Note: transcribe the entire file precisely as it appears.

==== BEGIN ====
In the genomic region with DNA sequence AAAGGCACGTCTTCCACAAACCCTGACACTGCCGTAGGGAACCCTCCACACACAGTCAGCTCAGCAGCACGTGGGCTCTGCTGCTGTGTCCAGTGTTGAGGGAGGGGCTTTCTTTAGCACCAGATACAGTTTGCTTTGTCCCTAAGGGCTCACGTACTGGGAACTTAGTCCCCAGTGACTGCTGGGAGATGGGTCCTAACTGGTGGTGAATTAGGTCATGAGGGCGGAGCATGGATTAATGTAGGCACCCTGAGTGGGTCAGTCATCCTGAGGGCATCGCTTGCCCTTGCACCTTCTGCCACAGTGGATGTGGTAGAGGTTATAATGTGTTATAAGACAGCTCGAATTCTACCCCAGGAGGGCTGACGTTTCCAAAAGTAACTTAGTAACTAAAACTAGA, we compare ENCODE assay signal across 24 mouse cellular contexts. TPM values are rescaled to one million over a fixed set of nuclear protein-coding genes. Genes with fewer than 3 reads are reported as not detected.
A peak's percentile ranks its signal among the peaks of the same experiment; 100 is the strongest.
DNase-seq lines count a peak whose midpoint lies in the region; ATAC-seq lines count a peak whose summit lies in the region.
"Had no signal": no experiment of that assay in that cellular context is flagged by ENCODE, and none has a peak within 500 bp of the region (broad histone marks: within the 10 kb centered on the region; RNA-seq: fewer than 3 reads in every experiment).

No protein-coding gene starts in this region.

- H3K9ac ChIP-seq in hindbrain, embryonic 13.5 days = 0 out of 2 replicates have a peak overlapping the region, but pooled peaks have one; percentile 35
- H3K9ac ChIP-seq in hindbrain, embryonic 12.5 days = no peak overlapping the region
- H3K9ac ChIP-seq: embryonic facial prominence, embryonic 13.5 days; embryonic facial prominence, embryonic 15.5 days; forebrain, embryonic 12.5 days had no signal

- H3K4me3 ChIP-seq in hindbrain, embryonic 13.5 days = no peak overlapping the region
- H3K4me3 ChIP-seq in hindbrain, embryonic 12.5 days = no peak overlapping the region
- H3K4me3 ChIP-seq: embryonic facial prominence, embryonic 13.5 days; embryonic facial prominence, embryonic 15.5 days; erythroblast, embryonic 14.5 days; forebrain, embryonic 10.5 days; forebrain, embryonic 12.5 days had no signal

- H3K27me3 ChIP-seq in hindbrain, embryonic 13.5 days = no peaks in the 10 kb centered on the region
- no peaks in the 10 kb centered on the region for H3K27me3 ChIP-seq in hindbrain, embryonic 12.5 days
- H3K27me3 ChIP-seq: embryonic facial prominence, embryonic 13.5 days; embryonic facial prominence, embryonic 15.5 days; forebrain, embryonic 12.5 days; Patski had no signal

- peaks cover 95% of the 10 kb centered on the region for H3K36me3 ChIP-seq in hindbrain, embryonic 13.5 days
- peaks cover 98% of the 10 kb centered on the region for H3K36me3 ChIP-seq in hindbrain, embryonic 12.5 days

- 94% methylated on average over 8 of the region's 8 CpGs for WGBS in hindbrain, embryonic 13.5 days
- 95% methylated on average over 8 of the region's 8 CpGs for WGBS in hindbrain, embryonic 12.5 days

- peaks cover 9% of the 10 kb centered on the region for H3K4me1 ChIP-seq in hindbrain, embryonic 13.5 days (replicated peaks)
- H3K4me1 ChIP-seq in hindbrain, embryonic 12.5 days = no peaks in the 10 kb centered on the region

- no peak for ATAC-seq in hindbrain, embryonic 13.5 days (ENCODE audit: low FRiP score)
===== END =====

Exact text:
In the genomic region with DNA sequence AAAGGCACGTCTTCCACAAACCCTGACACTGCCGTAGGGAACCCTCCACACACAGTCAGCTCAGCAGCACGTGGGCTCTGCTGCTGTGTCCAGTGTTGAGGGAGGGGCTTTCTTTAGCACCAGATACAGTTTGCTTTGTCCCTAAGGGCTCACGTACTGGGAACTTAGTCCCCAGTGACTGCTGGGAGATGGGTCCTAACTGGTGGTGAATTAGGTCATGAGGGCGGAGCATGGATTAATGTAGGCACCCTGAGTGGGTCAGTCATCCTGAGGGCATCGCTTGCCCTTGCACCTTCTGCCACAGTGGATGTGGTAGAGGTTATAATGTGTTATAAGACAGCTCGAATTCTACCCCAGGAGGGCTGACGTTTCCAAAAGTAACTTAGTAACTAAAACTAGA, we compare ENCODE assay signal across 24 mouse cellular contexts. TPM values are rescaled to one million over a fixed set of nuclear protein-coding genes. Genes with fewer than 3 reads are reported as not detected.
A peak's percentile ranks its signal among the peaks of the same experiment; 100 is the strongest.
DNase-seq lines count a peak whose midpoint lies in the region; ATAC-seq lines count a peak whose summit lies in the region.
"Had no signal": no experiment of that assay in that cellular context is flagged by ENCODE, and none has a peak within 500 bp of the region (broad histone marks: within the 10 kb centered on the region; RNA-seq: fewer than 3 reads in every experiment).

No protein-coding gene starts in this region.

- H3K9ac ChIP-seq in hindbrain, embryonic 13.5 days = 0 out of 2 replicates have a peak overlapping the region, but pooled peaks have one; percentile 35
- H3K9ac ChIP-seq in hindbrain, embryonic 12.5 days = no peak overlapping the region
- H3K9ac ChIP-seq: embryonic facial prominence, embryonic 13.5 days; embryonic facial prominence, embryonic 15.5 days; forebrain, embryonic 12.5 days had no signal

- H3K4me3 ChIP-seq in hindbrain, embryonic 13.5 days = no peak overlapping the region
- H3K4me3 ChIP-seq in hindbrain, embryonic 12.5 days = no peak overlapping the region
- H3K4me3 ChIP-seq: embryonic facial prominence, embryonic 13.5 days; embryonic facial prominence, embryonic 15.5 days; erythroblast, embryonic 14.5 days; forebrain, embryonic 10.5 days; forebrain, embryonic 12.5 days had no signal

- H3K27me3 ChIP-seq in hindbrain, embryonic 13.5 days = no peaks in the 10 kb centered on the region
- no peaks in the 10 kb centered on the region for H3K27me3 ChIP-seq in hindbrain, embryonic 12.5 days
- H3K27me3 ChIP-seq: embryonic facial prominence, embryonic 13.5 days; embryonic facial prominence, embryonic 15.5 days; forebrain, embryonic 12.5 days; Patski had no signal

- peaks cover 95% of the 10 kb centered on the region for H3K36me3 ChIP-seq in hindbrain, embryonic 13.5 days
- peaks cover 98% of the 10 kb centered on the region for H3K36me3 ChIP-seq in hindbrain, embryonic 12.5 days

- 94% methylated on average over 8 of the region's 8 CpGs for WGBS in hindbrain, embryonic 13.5 days
- 95% methylated on average over 8 of the region's 8 CpGs for WGBS in hindbrain, embryonic 12.5 days

- peaks cover 9% of the 10 kb centered on the region for H3K4me1 ChIP-seq in hindbrain, embryonic 13.5 days (replicated peaks)
- H3K4me1 ChIP-seq in hindbrain, embryonic 12.5 days = no peaks in the 10 kb centered on the region

- no peak for ATAC-seq in hindbrain, embryonic 13.5 days (ENCODE audit: low FRiP score)